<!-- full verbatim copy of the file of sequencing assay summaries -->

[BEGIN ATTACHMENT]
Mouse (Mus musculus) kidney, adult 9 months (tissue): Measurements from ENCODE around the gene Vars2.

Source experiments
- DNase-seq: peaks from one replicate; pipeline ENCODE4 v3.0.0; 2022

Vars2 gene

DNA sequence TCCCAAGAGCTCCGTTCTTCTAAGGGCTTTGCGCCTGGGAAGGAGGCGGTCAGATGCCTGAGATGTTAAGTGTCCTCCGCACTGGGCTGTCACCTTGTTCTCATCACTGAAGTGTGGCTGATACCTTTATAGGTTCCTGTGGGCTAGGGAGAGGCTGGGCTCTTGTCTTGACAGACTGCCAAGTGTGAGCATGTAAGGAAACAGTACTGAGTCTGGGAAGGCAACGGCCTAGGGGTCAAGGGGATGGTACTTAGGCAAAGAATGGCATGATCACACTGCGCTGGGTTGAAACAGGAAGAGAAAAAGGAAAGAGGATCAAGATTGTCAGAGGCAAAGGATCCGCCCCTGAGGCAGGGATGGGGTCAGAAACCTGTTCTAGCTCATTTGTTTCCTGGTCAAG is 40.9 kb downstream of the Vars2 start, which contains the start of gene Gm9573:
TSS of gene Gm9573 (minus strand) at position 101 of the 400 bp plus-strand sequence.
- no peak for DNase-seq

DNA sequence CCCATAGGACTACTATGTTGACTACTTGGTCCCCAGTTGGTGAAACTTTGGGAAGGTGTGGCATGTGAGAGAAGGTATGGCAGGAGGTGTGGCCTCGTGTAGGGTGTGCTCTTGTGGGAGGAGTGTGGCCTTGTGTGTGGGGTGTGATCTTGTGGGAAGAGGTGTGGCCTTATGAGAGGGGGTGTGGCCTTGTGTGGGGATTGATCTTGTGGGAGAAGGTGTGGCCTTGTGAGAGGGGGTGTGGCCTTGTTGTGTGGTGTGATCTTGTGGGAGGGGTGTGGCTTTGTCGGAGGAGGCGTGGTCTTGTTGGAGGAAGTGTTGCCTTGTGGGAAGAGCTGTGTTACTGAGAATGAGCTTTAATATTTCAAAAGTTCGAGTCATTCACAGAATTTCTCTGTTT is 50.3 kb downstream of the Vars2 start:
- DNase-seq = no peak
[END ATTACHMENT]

Mouse (Mus musculus) kidney, adult 9 months (tissue): Measurements from ENCODE around the gene Vars2.

Source experiments
- DNase-seq: peaks from one replicate; pipeline ENCODE4 v3.0.0; 2022

Vars2 gene

DNA sequence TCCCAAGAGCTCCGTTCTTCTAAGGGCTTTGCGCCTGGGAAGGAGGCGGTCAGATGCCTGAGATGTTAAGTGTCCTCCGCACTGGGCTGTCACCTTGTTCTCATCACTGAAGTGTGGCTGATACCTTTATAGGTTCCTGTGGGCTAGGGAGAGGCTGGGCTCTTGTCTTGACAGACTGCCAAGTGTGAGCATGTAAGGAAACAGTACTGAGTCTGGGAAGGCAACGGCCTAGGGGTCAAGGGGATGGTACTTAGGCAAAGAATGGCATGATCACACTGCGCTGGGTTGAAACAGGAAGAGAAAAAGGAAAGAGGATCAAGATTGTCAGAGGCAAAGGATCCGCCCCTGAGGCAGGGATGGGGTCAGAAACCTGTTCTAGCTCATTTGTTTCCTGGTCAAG is 40.9 kb downstream of the Vars2 start, which contains the start of gene Gm9573:
TSS of gene Gm9573 (minus strand) at position 101 of the 400 bp plus-strand sequence.
- no peak for DNase-seq

DNA sequence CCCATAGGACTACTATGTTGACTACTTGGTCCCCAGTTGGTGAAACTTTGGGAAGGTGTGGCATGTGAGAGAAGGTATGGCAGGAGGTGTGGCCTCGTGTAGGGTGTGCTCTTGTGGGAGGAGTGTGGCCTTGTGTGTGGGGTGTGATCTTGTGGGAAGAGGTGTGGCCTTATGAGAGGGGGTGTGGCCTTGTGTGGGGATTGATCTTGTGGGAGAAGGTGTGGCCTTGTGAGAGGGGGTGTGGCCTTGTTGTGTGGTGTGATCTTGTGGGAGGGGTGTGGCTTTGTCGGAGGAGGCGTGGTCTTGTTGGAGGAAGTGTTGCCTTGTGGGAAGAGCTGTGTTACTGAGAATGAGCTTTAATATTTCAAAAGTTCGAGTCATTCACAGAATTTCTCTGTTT is 50.3 kb downstream of the Vars2 start:
- DNase-seq = no peak